Jared Wilson recently quoted some statements by Doug Wilson which ignited a firestorm. I think the statements are tactless. The wording is ill-chosen. A formal retraction would be in order.
Predictably, the incendiary statements gave egalitarians an opening to attack complementarians. Again, this is a case of self-inflicted wounds. Doug and Jared Wilson brought in on themselves. An unforced error. They have only themselves to blame.
That said, while a negative reaction is warranted this has also led to an overreaction. To take a few examples:
And, best of all, we can support alternative visions—visions of equality, mutuality, and healing. We can support and build up women like Hillary McFarland of Quivering Daughters, who has devoted her talents and passions to helping women heal from emotional and spiritual abuse within authoritarian families.
i) Let’s not forget that sons as well as daughters can be harmed by “authoritarian” families. Consider Nate Phelps, the estranged son of Fred Phelps.
ii) Likewise, mothers as well as fathers can be emotionally abusive. Take William J. Murray’s classic exposé of family life under the boot of Madalyn Murray O’Hair. Cf. My Life Without God.
iii) Sure, there are horror stories about kids who grow up in “authoritarian” families. But there are horror stories about kids who grow up in irreligious families.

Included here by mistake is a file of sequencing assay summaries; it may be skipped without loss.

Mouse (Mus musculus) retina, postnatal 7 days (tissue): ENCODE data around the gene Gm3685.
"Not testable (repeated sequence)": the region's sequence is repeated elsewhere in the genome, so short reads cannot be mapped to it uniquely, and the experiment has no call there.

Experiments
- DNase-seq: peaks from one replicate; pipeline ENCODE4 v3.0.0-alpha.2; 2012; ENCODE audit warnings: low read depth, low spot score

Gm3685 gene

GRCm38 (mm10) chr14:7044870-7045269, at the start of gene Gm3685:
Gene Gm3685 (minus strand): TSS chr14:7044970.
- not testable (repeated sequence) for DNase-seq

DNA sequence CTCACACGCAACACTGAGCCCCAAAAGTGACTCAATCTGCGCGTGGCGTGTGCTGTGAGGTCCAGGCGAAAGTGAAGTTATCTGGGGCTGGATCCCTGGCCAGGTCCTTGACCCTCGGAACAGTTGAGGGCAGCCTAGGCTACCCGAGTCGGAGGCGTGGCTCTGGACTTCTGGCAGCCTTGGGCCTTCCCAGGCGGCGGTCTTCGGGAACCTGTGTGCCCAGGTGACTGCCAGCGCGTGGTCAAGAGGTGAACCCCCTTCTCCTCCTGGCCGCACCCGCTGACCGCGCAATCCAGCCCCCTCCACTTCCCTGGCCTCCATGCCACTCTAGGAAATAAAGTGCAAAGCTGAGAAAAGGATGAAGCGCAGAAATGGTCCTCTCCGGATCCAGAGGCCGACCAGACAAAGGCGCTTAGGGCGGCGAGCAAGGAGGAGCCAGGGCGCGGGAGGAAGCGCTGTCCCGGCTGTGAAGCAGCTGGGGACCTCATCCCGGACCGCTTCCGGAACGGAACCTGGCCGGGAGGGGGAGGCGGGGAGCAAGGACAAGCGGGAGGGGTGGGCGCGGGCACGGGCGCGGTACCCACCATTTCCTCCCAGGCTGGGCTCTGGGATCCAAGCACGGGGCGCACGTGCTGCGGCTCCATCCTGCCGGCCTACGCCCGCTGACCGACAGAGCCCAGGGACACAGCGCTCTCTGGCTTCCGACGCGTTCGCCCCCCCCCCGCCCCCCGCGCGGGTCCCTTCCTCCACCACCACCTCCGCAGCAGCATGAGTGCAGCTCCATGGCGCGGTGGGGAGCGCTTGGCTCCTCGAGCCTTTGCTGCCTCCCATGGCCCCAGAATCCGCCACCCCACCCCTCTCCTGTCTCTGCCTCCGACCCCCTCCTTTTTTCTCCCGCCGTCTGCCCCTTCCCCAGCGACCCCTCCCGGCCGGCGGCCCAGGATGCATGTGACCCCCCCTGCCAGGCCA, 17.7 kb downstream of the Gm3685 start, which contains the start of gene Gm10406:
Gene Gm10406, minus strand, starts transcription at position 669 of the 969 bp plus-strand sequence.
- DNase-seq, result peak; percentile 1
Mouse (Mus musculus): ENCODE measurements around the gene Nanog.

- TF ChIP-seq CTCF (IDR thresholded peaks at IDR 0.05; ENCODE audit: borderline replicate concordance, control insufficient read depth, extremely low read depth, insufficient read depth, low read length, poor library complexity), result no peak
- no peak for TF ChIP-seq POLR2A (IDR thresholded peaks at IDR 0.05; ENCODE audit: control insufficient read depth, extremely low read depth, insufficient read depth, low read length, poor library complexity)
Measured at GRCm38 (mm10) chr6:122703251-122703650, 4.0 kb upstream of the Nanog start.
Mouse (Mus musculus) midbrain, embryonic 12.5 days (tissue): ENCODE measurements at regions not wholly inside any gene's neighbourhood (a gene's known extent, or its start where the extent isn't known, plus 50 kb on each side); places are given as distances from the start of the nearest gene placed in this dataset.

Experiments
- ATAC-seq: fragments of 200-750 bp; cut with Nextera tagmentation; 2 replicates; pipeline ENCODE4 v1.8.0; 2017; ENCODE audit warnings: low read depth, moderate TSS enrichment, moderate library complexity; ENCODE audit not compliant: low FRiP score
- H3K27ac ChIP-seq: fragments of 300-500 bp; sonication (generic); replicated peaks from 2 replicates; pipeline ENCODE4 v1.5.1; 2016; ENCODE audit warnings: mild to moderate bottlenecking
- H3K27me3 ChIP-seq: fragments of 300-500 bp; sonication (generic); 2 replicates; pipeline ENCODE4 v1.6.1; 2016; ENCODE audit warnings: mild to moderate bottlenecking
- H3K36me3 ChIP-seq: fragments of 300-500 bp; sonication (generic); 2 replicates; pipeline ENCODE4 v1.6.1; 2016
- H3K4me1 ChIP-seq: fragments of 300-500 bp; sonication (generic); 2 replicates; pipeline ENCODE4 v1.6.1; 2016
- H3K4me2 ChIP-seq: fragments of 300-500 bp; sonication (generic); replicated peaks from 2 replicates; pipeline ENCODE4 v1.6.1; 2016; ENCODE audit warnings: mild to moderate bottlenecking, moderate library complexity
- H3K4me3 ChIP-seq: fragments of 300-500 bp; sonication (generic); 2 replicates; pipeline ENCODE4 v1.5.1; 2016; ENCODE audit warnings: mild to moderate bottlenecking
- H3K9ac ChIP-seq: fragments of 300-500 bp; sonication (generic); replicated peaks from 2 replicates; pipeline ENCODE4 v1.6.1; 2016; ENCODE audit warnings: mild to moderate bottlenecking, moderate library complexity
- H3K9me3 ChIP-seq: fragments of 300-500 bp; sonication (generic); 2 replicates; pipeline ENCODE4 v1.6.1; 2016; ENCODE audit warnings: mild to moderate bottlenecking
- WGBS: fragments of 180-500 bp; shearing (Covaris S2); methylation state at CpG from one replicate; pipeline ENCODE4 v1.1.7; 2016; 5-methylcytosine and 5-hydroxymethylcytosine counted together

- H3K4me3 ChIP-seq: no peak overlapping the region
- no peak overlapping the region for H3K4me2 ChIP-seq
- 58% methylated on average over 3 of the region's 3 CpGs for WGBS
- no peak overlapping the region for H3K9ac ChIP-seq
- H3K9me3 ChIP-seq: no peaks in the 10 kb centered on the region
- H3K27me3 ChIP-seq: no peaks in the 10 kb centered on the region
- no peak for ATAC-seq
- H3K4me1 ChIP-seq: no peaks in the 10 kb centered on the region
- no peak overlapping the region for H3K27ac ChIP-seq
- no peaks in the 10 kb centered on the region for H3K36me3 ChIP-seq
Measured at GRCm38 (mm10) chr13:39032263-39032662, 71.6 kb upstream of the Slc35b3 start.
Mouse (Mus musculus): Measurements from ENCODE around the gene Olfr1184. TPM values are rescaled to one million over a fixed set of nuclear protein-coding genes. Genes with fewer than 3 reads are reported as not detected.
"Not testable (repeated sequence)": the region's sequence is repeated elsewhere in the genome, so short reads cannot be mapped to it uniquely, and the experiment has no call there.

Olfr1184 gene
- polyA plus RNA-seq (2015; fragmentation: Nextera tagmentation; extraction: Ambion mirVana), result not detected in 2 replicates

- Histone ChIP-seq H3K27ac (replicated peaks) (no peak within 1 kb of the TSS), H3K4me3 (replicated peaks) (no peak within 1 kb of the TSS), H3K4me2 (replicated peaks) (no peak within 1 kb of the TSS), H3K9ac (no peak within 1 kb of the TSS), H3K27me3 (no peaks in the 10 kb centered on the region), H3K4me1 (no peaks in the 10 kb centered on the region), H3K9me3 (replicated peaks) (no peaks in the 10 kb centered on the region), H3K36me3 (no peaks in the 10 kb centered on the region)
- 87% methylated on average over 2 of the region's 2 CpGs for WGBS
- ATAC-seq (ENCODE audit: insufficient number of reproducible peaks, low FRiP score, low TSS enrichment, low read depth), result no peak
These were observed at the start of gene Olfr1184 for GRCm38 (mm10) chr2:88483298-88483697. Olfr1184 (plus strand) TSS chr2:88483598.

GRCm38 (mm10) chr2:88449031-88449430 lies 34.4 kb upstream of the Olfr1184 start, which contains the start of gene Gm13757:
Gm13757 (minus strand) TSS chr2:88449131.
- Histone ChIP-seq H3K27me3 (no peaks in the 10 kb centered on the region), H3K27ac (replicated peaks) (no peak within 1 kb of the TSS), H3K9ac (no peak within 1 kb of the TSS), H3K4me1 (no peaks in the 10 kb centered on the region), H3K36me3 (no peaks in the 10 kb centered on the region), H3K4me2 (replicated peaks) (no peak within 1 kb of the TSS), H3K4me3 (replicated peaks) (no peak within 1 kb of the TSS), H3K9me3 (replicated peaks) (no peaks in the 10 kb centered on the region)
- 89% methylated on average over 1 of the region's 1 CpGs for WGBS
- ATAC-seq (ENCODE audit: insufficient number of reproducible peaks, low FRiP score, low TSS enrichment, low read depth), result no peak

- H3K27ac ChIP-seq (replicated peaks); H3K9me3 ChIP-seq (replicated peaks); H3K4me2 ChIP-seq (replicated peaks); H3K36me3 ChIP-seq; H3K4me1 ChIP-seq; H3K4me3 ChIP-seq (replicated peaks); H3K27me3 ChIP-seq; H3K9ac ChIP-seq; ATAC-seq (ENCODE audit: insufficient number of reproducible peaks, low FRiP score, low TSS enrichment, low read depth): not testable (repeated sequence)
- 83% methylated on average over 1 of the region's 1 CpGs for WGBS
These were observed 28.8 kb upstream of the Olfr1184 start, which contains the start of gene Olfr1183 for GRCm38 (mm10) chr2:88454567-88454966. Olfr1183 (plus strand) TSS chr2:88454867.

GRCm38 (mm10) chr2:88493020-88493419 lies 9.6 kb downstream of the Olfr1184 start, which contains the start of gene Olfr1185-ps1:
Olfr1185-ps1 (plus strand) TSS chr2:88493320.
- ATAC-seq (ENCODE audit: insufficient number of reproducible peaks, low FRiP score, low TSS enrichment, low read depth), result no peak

As I was venting about all of this last night, Dan reminded me of something important, something to which we need to return:
“Remember,” he said, “rape isn’t really about sex. Rape is about power. This all goes back to what you’ve been saying from the beginning, Rachel. This is about power, not sex. So focus your post on that.”
He’s right. For all of our debating about gender roles and church leadership, motherhood and singleness, sex and housework, women working in the home and women working outside of the home, this conversation isn’t actually about any of those things. It’s not about sex. It’s not about church leadership. It’s not about roles. It’s not about the Bible.
i) Is rape about power instead of sex? That’s a popular cliché, but is it true? Or is it just a politically correct false dichotomy?
ii) At the risk of stating the obvious, there’s a double standard here, but it’s not the double standard that critics are talking about. Sex as an expression of power is hardly confined to men. That’s very much a two-way street. Some beautiful women use their looks to wield power over men. That’s very conscious and calculated.
So it won’t do to automatically cast women in the role of victim and men as the oppressor. There are manipulative women who use their good looks (if they have good looks) to get their way. Sex as power is a very old formula which men and women both exploit to their advantage.
iii) Let’s not forget that women can be sexually abusive too. For instance:
Ironically, feminist Rachel Evans is stereotyping men.